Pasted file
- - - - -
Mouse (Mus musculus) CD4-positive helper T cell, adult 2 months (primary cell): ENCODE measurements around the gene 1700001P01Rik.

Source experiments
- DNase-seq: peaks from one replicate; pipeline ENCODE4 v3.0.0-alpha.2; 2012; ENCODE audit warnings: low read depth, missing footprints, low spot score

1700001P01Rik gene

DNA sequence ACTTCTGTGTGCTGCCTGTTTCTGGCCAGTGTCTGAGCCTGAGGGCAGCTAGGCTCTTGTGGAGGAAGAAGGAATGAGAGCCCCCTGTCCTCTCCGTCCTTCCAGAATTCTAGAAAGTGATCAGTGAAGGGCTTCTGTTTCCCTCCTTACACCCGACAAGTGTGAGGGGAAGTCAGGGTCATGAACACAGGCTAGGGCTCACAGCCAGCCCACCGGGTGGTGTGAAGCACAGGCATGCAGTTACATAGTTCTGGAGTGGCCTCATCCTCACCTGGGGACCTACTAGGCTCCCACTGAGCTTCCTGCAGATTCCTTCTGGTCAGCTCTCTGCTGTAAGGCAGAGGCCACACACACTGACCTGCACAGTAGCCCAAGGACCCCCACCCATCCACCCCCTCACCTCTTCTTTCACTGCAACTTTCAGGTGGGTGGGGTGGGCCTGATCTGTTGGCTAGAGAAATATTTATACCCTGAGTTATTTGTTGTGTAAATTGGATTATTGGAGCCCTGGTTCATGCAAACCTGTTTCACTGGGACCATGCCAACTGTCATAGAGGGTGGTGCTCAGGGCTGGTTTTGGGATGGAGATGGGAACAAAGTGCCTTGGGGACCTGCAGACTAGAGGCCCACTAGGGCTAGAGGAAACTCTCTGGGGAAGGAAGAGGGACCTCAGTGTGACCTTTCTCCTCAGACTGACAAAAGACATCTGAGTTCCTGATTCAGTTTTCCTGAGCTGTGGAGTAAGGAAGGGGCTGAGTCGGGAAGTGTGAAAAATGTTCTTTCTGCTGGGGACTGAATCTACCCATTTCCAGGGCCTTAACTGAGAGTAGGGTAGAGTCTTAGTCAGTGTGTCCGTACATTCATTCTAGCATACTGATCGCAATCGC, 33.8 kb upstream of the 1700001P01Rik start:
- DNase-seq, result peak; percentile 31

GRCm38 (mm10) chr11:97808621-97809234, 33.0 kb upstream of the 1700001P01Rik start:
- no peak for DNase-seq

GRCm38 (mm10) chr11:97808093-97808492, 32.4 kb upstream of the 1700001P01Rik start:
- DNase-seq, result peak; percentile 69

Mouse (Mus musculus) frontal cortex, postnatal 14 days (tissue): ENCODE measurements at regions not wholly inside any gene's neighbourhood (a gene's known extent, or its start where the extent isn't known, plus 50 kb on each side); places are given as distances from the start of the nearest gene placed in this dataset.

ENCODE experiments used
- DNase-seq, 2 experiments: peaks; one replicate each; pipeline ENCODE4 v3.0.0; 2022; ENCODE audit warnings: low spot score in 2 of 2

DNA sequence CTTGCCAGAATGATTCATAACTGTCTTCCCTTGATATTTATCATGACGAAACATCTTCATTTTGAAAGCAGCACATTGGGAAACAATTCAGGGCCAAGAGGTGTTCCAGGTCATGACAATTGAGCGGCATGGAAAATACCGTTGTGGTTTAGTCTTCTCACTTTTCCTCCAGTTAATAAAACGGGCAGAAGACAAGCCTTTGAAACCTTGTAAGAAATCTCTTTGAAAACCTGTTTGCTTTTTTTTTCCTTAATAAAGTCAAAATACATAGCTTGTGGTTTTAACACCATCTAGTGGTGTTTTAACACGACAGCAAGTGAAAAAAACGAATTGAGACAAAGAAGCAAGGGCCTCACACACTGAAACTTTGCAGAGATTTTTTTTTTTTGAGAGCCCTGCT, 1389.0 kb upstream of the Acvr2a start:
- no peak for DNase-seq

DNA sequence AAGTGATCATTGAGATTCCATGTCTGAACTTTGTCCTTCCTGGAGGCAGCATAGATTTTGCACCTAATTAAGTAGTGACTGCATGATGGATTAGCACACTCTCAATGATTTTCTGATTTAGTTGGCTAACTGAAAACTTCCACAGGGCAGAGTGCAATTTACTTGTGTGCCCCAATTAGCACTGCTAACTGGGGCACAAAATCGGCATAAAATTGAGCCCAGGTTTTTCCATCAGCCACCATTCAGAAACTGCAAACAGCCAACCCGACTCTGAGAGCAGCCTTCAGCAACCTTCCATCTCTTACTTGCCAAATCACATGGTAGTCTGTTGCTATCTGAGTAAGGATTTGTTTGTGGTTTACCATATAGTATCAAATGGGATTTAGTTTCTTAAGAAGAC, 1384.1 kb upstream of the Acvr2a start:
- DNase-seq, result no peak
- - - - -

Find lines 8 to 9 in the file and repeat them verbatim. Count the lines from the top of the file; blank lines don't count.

- no peak for DNase-seq

GRCm38 (mm10) chr11:97808093-97808492, 32.4 kb upstream of the 1700001P01Rik start: